6. 6. Ignoring this protest note, the POPRC Chair resorted to voting to decide if theEU’s proposal (that had not been tabled and examined at the POPRC-3) could beconsidered by the POPRC-4. Encouraged by the EU, the majority of the POPRCmembers favoured consideration of the EU proposal. It is submitted that the Chair of the POPRC has no rights to resort to voting togrant himself powers to do things that are not prescribed and permitted under theConvention. This set a bad precedence and if not checked, might open a Pandora’sBox in future with a plethora of unintended and undesirable consequences.Reason No. 4 – Notifying party cannot submit its own evaluationreport to the POPRC members At the POPRC-4, a drafting group was formed to do preliminary evaluation ofthe EU proposal against Annex D criteria and to prepare a draft report for finalconsideration by POPRC members. An EU member openly supplied to this group apre-drafted review of the EU’s proposal for adoption by POPRC-4. This showed thatthe EU had sent its POPRC members to the meeting with a self generated review onits own proposal. One question that should be asked by everyone is : On what basis can the EU beallowed the special and nonexistent privilage to submit review of its own proposalto the POPRC? Objecting to this questionable practice, the POPRC member from India in hisdissent note said: “…… practice of allowing notifying party(EC/EU) to also submit a “pre drafted review of its own proposal” to POPRC to guide the discussions…. is both unfair and unlawful in a multilateral convention as it goes against the principle of equity and justice…. Stockholm Convention cannot allow this”.Reason No. 5 – Failure to meet Annex D requirements and failure toapply consensus rule The [amended] proposal of the EU concerning Endosulfan was still found to besignificantly failing to meet the Annex-D requirements of the Stockholm Convention.Many POPRC members observed this during the course of the review at the POPRC-4. Ignoring such observations, the decision to pass the EU proposal through Annex-D review was, however, taken by majority voting instead of consensus by theChairman of POPRC. Decision by POPRC members on the submitted proposal is scientific in natureand is therefore legally qualified to be termed “substantive decision”. A substantivedecision is one that is decided following detailed hearing/debate/discussions whereinscientific facts are contested, analyzed and investigated to finally produce a decisionof scientific and technical in nature. Rule 45 of rules of procedures of the Stockholm Convention allows substantivedecisions be taken only by consensus. 4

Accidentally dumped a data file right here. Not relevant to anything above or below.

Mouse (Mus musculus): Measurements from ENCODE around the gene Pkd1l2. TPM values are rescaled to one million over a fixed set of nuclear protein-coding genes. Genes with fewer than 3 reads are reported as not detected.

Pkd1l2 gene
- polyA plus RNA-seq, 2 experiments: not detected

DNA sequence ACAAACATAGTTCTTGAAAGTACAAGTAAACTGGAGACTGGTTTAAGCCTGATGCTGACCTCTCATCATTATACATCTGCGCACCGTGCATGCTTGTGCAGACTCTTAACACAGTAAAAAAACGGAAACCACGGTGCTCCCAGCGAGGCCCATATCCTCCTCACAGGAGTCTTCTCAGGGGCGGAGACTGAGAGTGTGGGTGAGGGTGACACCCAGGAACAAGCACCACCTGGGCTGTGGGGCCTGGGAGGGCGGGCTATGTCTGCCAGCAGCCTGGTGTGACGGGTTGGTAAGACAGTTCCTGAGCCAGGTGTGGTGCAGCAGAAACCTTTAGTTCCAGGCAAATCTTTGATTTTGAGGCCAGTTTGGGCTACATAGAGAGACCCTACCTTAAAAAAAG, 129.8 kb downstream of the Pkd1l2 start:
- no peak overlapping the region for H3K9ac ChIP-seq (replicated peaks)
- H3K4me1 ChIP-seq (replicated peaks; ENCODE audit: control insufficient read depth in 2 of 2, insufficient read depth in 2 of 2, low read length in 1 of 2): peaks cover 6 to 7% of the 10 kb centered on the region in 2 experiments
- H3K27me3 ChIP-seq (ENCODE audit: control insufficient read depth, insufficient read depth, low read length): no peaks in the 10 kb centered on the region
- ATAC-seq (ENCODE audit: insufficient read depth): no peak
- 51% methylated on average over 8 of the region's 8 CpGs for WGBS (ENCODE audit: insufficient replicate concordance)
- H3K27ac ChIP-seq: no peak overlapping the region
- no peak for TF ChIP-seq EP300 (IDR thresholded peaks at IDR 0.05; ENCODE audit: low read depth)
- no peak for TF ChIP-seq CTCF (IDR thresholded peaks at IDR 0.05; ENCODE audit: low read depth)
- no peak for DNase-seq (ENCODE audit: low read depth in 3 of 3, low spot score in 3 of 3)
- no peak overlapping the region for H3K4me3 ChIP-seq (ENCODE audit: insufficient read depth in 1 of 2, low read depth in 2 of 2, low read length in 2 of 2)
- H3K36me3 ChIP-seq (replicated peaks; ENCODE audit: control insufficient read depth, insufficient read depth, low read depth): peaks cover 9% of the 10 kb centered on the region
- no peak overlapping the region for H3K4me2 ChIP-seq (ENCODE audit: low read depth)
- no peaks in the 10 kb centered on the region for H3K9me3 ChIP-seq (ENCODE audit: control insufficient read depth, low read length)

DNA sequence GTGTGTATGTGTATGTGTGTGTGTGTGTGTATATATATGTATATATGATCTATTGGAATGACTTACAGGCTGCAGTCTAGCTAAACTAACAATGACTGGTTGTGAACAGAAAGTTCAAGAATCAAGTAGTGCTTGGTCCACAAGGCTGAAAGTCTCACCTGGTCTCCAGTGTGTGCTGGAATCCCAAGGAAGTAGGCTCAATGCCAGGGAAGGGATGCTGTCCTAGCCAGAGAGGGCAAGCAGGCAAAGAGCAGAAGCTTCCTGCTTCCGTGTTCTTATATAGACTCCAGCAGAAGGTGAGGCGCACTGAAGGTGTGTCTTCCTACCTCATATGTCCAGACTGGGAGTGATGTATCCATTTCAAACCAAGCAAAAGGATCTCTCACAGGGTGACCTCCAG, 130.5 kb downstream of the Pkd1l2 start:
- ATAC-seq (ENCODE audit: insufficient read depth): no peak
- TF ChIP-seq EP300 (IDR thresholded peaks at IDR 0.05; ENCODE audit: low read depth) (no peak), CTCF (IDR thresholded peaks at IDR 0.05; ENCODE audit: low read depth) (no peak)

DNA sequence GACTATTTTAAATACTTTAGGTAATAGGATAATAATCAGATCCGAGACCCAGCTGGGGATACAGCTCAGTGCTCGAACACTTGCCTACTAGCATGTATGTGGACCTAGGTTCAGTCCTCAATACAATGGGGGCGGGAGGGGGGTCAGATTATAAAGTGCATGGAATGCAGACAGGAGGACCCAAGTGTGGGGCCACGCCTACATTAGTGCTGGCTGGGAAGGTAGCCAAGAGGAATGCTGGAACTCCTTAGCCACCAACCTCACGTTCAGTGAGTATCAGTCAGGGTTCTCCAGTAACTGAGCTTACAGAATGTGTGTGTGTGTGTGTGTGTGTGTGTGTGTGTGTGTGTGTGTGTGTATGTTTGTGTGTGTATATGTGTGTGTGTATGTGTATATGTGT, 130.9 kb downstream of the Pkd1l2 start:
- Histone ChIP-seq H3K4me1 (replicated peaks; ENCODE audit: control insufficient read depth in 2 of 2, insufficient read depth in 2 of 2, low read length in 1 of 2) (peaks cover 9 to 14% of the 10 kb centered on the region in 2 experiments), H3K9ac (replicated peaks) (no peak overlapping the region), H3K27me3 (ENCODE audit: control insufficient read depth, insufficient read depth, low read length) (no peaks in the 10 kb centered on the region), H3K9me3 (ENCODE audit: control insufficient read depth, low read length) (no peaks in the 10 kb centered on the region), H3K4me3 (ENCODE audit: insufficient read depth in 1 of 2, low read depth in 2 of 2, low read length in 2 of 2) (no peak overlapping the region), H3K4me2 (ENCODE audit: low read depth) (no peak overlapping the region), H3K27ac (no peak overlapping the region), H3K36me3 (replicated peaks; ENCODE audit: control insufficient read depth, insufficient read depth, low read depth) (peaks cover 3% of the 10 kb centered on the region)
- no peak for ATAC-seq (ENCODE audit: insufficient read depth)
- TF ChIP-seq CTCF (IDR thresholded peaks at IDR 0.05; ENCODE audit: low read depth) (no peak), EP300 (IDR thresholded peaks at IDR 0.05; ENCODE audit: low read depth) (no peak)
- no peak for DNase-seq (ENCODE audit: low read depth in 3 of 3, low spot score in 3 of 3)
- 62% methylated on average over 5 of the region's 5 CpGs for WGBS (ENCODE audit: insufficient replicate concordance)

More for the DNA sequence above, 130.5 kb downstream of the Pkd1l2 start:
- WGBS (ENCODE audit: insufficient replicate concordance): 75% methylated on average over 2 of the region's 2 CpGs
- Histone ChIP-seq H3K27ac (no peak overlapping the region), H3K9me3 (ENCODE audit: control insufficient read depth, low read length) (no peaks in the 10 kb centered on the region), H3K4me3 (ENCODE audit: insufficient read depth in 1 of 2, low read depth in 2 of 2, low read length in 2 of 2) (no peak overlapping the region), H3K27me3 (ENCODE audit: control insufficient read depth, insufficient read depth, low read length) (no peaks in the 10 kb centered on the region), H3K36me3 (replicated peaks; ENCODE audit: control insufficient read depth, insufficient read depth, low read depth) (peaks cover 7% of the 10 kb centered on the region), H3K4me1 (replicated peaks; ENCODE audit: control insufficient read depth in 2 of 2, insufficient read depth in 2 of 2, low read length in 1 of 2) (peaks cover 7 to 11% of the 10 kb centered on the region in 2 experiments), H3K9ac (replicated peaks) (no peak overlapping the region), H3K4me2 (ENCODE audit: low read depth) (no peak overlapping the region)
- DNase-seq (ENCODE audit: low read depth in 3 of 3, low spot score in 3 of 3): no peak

7. 7. Taking substantive decision by majority voting is a serious violation of the rulesof procedure which is binding upon the POPRC.Reason No. 6 – Preparing Annex E risk profile by the notifying party (EU) Post-Annex D review, preparing the draft risk profile for the chemical underreview (for Annex-E review) is the responsibility of the POPRC. However, in case ofthe EU proposal on Endosulfan, the draft risk profile was prepared and supplied tothe POPRC by the European Commission using the services of an ex POPRC member-Dr. Tarazona. He prepared the risk profile on contract, for a fee using the servicesof his own family owned firm M/s Green Planet Environmental Consulting SL, Madrid,Spain. This is in gross violation of the conflict of interests applicable to POPRC membersas given in COP’s decision SC-1/8. Besides, it violates the procedures prescribed inthe text of the Convention for Annex E review. It should be reiterated that both during the Annex D review and during the AnnexE review, it was the EU that prepared the review reports for adoption (by majorityvoting) by the POPRC. So, the notifying party and the reviewing party were in reality the same. This isthoroughly objectionable.Reason No. 7 – Failure to make public the dissent note of POPRCmember The POPRC member from India submitted a dissent note at the POPRC-4 againstthe way the decision was taken on the EU proposal and excesses committed by themembers from the EU. However, this dissent note was not made public by theSecretariat and by the Chairman of POPRC. Hiding the dissent note of a POPRC member is an unfair practice. It goes againstthe spirit of transparency. It violates rule 33 of COP’s decision SC-1/7.Reason No. 8 – Ignoring India’s Conference Room Paper At the COP-4 (May 2009) India submitted a conference room paper (UNEP/POPs/COP.4/CRP.4) questioning the decisions made at POPRC-3 and at POPRC-4 on theEU proposal concerning Endosulfan. Following a discussion on this, the President of COP-4 advised the Secretariat toaddress India’s concerns before it drew up next level of action plans on the EUproposal. ‘A friend of the president’ (not yet nominated) and the senior legal officerof the UNEP were to be involved in this exercise. This was expressly mentioned inthe paragraph 106 and 107 of the final report adopted at the COP-4. 5